Footballers aren’t exactly known for their oral eloquence. Some prefer to let their football do the talking while others go straight for the clichés. Here’s our look at the most common, ridiculous, nonsensical irritating clichés that get branded about willy-nilly every game day.
#10 – At the end of the day…
As comedian Michael McIntyre once pointed out, everything happens to footballers at the end of the day, even if they’re talking about something that happened in the morning. “At the end of day, I woke up…”
#9 – A game of two halves
Another phrase widely acknowledged to have been coined by Jimmy Greaves. And so far as stating the bleeding obvious goes, football clichés don’t come much more literal than this.
Problems arise with this expression when a game goes into extra time. When this happens football’s no longer a game of two halves (or even four quarters). If we want to get technical about it, a game that goes into extra time is a game of two three eighths and two one eighths. But that doesn’t really have the same ring to it, does it?
#8 – There are no easy games at this level
It doesn’t seem to matter which level the manager who utters this classic is talking about, it’s always applicable. I once heard the manager of a firemans’ sons under-7 B team say it.
#7 – 2-0 is a dangerous lead
Why do co-commentators persist in saying this? 2-0 is a pretty comfortable lead. It’s certainly more comfortable than a 1-0 lead. And if you score again then you’re 3-0 up and cruising. I’m not buying it.
A dangerous lead is 4-3 at home in the last five minutes of two-legged cup tie after the first leg finished goalless. The only time 2-0 might’ve been considered dangerous is if you were playing at Old Trafford during Fergie’s tenure because without doubt United would be awarded a controversial penalty in the last minute and then you’d have ten minutes of injury time to contend with.
#6 – A good touch for a big man
This cliché is almost always uttered with a sense of incredulity, as if the big man in question is so gangly and ungraceful that it’s a miracle he can trap a football without collapsing in a heap and exploding.
The poster boy for this phrase has to be lanky smashing lad Peter Crouch, whose dainty footwork despite his daddy longlegs has been impressing commentators the world over for a decade-and-a-half, and once led Crouch’s former England strike partner Michael Owen to observe, “He’s fantastic on the ground but he’s obviously really tall.”
#5 – Parking the bus
This phrase, widely credited to Chelsea boss José Mourinho circa 2008, simply means to play very defensively.
As metaphors go, it’s hardly Shakespearean, but in the limited vocabulary world of football, it’s actually not bad. And people seem to be running with it, too. Last season, Liverpool manager Brendan Rodgers accused Mourinho of “parking two buses” during Chelsea’s 2-0 win at Anfield. Furthermore, the tactic has worked its way so deeply into football folklore that there’s even a ‘park the bus’ strategy on the latest version of the FIFA video game.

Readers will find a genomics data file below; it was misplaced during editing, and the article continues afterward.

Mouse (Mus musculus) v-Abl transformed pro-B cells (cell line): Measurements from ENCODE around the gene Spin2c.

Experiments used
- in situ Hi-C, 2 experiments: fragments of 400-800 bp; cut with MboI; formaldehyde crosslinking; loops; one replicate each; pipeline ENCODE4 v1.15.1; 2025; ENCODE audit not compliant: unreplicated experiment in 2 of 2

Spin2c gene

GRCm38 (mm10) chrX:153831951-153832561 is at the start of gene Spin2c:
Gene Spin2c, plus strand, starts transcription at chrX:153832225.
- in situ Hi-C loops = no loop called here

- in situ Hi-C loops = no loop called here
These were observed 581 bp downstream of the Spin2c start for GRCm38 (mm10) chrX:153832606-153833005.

#4 – We’re taking it one game at a time
Obviously you are you massive thicky! Do the people who deploy this term not realize that it’s actually physically impossible to be in more than one place at the same time thus rendering it impossible to play simultaneous games even if they wanted to?
You might be an overpaid prima donna admired by millions, but you can’t defy the laws of science.
#3 – What this game needs is a goal
Well, yes, if it’s 0-0 then what this game needs is a goal.
#2 – It’s a funny old game
Made famous by England legend Jimmy Greaves on TV show Saint and Greavsie, this quote has been providing managers and players alike with an excuse for underachieving for decades.
One of the all-time classics. There is no definite origin of this simile, but that is not for lack of theories. Some say it derives from the method Mexican exotic bird smugglers use to get parrots over the border and into the U.S. Allegedly the crooks get the birds so drunk on tequila before crossings that they’re too doped up to squawk and thus avoid detection.
Others believe the phrase is a corruption of “sick as a pierrot” which refers to the pale, sad face of the French pantomime character. There are also a couple of footballing schools of thought: One story goes that the Tottenham Hotspur team of 1909 brought home a pet parrot as a memento from the club’s pre-season tour of South America. The bird survived the arduous sea journey, endeared itself to the fans and became the club’s unofficial mascot. The parrot lived happily at the Lane for a decade, but when its death in 1919 coincided with Tottenham’s relegation from the top flight and Arsenal’s (controversial) promotion, it left Spurs fans feeling as sick as, well, a parrot (shouldn’t it be “as dead as a parrot” in that case?)
Another thesis attributes the expression to outspoken alchie Brian Clough. Apparently Cloughie coined the phrase during a punditry appearance during England’s 1983 World Cup qualifier against Poland. After predicting a comfortable victory for the Three Lions, Cloughie said he felt “as sick as a parrot” when the game ended in a 1-1 draw. Finally, we must of course acknowledge the famous Monty Python sketch, in which John Cleese tries to register a complaint to pet shop owner Michael Palin about his recently purchased parrot. The debate rages on…